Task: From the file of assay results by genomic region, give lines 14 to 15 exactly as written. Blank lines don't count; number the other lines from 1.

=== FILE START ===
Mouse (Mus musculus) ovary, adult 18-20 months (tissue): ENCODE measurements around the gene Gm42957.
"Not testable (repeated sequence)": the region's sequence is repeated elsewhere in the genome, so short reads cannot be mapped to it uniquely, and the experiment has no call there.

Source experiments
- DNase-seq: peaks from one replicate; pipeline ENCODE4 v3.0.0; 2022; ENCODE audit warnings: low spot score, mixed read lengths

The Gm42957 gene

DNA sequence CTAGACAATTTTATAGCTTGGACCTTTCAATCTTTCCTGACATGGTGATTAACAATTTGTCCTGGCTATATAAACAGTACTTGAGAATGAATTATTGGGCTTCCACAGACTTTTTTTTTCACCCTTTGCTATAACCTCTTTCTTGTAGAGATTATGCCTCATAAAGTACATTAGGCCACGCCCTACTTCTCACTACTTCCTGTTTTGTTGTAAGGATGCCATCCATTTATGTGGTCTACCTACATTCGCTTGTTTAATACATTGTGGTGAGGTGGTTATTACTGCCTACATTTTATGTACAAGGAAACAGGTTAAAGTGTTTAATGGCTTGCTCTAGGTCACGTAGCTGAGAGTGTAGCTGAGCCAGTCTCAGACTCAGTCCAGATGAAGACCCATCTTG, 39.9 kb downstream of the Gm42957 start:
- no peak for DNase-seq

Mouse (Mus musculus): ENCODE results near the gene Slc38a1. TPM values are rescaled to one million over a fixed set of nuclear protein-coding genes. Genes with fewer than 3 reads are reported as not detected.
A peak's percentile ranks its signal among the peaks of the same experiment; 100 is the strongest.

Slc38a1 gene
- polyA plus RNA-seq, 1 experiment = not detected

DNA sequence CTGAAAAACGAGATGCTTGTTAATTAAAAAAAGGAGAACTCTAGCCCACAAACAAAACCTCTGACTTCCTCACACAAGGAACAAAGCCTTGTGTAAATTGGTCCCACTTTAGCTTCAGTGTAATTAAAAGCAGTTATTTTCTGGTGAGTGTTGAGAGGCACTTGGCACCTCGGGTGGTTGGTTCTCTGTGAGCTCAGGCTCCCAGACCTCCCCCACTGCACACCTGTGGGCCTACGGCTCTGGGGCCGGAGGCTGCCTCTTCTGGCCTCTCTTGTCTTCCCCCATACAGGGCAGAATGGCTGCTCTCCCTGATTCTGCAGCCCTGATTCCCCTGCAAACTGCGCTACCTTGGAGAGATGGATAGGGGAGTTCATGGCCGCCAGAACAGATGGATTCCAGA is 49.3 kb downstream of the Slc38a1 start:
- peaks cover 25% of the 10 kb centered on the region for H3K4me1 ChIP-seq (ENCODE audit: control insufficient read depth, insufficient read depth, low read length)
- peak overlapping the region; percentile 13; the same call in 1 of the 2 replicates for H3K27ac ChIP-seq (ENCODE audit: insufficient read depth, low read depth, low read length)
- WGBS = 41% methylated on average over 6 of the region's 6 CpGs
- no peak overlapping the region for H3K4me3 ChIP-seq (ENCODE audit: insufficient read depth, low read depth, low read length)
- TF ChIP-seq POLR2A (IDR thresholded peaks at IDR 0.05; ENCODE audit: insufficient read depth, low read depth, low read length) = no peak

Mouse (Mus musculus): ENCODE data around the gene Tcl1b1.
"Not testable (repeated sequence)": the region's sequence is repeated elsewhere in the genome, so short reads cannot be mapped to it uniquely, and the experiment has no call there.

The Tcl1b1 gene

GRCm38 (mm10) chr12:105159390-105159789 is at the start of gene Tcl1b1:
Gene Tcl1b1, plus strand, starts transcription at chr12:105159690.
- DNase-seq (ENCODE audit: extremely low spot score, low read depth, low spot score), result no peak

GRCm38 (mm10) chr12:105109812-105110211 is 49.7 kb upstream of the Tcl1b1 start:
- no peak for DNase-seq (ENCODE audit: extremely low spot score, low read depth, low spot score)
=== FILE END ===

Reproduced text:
- peak overlapping the region; percentile 13; the same call in 1 of the 2 replicates for H3K27ac ChIP-seq (ENCODE audit: insufficient read depth, low read depth, low read length)
- WGBS = 41% methylated on average over 6 of the region's 6 CpGs